As soon as the news that the ExCel centre in East London was to become a Coronavirus hospital was announced, Fr James Mackay assumed that he would be involved. The parish priest of Our Lady of Walsingham, Custom House, lives just four minutes’ walk from the centre and was asked to head up the RC chaplaincy there by Vicar General Mgr Kevin Hale.
And, with the ExCel rapidly becoming a hospital, speed was of the essence. “I found out that the multi-faith chaplaincy was to be co-ordinated by Newham Imam Yunus Dudhwala and called him – I was the first Christian pastor in the centre two Sundays ago.”
He has enlisted a team of priests to join him on a rota at the hospital. “There was a very generous response from priests in our diocese – priests who have joined me include Fr Andrew Headon (Ilford), Fr Neil Brett (South Woodford), Fr Rob Page (Clayhall), Fr Mark Elliott Smith (Warwick Street), and Fr Dominic Howarth (Walsingham House at Abbotswick), along with Fr Francis Ward who is currently living with Fr Bob Hamill at East Ham.”
The idea is that a priest will be present every day for a six-hour shift to offer a ‘minstry of presence’ to workers and families, and be contactable via an emergency mobile phone line out of hours. “There may be opportunities to minister to patients – and we will do whatever we are allowed to do. Being there is so important. We are already feeling value in the response of doctors and workers to us, who are saying that it is good that we are here,” says Fr James. “Bishop Paul Mason, who oversees chaplaincy in hospitals for CBCEW, has given us his guidance: ‘Just be there for those workers and families – this is ministry for the living, for those under strain or suffering from bereavement. Don’t push for the sacraments of anointing the sick.’”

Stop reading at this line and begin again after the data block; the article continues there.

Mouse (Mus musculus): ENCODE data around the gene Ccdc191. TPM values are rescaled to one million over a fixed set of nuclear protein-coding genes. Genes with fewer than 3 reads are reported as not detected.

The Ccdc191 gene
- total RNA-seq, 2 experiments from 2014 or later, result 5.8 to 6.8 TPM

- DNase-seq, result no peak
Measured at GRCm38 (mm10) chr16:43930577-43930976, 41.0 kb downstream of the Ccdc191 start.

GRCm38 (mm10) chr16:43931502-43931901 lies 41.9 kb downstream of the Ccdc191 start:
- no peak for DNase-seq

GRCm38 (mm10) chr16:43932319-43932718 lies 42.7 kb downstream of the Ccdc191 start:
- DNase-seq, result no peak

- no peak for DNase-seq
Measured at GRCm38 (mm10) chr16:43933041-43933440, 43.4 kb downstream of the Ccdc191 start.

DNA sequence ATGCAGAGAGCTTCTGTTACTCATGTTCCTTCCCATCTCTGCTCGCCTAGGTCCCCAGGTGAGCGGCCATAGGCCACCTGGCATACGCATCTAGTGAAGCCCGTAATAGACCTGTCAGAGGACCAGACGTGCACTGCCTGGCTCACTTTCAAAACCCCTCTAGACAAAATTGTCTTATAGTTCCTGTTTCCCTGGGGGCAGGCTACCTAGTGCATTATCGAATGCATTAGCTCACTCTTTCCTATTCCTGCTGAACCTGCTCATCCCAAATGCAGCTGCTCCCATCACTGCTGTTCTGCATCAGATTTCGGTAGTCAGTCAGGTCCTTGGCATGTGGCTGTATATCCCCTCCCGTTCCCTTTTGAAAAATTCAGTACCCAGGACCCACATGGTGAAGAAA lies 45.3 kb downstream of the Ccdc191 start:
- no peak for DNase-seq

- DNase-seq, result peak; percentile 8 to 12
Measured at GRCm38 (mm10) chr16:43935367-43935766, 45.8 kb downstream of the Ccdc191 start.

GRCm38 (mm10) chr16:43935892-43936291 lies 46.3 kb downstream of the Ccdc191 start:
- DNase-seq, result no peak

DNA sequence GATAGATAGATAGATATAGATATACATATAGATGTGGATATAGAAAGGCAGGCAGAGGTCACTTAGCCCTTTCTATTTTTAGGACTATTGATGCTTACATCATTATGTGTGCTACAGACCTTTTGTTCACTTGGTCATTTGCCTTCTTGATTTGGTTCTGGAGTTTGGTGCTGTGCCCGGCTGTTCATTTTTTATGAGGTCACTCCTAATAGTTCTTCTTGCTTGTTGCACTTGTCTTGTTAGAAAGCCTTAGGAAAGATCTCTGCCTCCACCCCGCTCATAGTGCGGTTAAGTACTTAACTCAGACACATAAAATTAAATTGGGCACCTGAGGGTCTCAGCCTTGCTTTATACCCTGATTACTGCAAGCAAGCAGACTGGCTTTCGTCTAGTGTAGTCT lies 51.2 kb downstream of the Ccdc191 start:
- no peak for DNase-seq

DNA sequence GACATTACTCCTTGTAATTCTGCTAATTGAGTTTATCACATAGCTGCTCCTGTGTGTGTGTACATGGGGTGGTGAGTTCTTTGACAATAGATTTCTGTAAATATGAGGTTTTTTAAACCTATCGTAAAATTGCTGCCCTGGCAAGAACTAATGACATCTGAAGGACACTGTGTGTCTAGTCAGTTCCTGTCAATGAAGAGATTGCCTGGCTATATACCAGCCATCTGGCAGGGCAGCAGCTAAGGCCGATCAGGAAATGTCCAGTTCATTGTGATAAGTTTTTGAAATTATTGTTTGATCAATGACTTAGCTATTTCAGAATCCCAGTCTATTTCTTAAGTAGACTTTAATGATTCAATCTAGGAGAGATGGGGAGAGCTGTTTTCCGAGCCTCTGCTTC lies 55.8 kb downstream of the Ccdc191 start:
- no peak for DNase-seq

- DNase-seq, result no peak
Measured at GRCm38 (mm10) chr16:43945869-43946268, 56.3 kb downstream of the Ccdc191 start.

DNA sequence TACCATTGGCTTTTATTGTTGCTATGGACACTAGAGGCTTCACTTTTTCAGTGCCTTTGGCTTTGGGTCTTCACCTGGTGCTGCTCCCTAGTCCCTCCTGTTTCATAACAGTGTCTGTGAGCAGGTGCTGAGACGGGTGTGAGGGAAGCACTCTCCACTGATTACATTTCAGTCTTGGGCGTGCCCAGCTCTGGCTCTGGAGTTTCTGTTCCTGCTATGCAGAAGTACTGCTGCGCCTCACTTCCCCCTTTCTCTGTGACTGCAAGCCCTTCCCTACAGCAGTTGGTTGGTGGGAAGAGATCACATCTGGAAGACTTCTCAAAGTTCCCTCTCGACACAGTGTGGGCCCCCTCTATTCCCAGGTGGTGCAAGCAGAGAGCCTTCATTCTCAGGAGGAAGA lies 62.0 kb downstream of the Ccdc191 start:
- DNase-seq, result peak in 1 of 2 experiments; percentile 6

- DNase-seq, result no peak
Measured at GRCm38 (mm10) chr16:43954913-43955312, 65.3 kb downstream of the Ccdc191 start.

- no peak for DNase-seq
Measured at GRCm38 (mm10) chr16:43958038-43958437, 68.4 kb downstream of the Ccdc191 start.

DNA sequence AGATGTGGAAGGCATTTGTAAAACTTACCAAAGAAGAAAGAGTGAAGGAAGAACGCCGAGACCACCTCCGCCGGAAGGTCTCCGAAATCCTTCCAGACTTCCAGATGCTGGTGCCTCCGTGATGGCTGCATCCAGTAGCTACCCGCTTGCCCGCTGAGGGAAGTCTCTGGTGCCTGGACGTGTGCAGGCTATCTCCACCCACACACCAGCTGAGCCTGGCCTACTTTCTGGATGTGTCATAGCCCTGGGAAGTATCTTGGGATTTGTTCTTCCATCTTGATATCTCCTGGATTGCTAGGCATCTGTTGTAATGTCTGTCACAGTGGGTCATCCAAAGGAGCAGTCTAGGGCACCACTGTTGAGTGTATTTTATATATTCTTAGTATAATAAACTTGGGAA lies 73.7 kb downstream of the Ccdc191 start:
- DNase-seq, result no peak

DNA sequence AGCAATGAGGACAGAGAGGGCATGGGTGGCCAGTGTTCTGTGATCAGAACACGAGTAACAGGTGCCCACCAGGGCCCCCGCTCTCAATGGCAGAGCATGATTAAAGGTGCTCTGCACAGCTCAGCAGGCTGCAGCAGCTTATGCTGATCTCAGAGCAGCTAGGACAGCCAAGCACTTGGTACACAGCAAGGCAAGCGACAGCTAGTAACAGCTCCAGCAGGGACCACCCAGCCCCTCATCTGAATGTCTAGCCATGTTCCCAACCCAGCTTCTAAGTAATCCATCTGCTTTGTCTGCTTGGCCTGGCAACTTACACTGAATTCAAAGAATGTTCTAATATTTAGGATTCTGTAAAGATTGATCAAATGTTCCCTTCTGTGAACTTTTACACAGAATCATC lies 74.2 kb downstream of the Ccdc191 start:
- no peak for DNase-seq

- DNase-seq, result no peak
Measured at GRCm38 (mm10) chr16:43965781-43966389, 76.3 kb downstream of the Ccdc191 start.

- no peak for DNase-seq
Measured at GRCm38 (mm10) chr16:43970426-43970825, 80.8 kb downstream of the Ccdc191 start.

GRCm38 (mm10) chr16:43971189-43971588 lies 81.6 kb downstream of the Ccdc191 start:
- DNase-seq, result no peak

He adds: “If we are over eager to get into a ward that could put us at risk of infecting others. We are mindful to follow whatever the protocols dictate.”
Fr James has also appealed for volunteers for a bereavement management team, which involves the processing of all documentation of patients who have died, and liaison with bereaved families. “Each of the 10 volunteers in the team is a practising Catholic from my parish,” he says proudly.
He has also written to parishes across the diocese appealing for volunteers to work in the family liaison team. “This involves contacting families of patients at the NHS Nightingale on a regular basis, in accordance with NHS guidelines, and keeping them updated on their health status.”
The Nightingale has now opened for its first patients – but not before Fr James was asked to carry out a blessing of the hospital. “I was honoured to bless the NHS Nightingale in anticipation of its first patients. There are no words sufficient to express the dedication and love of every person involved in this incredible operation to save lives. I feel privileged to be a part of it,” he says.
Bishop Alan Williams sm said: “I am grateful to Fr James MacKay and his Chaplaincy Team of younger clergy and lay helpers. Please pray for patients, medical staff and chaplains at this time and, indeed, all affected by this pandemic.”
You can follow Fr James on twitter: @james_m79, and on instagram: royaldockscatholics. You can access the parish’s online content by either going on youtube and searching ‘Royal Docks Catholics’ or by clicking the link www.youtube.com/royaldockscatholics.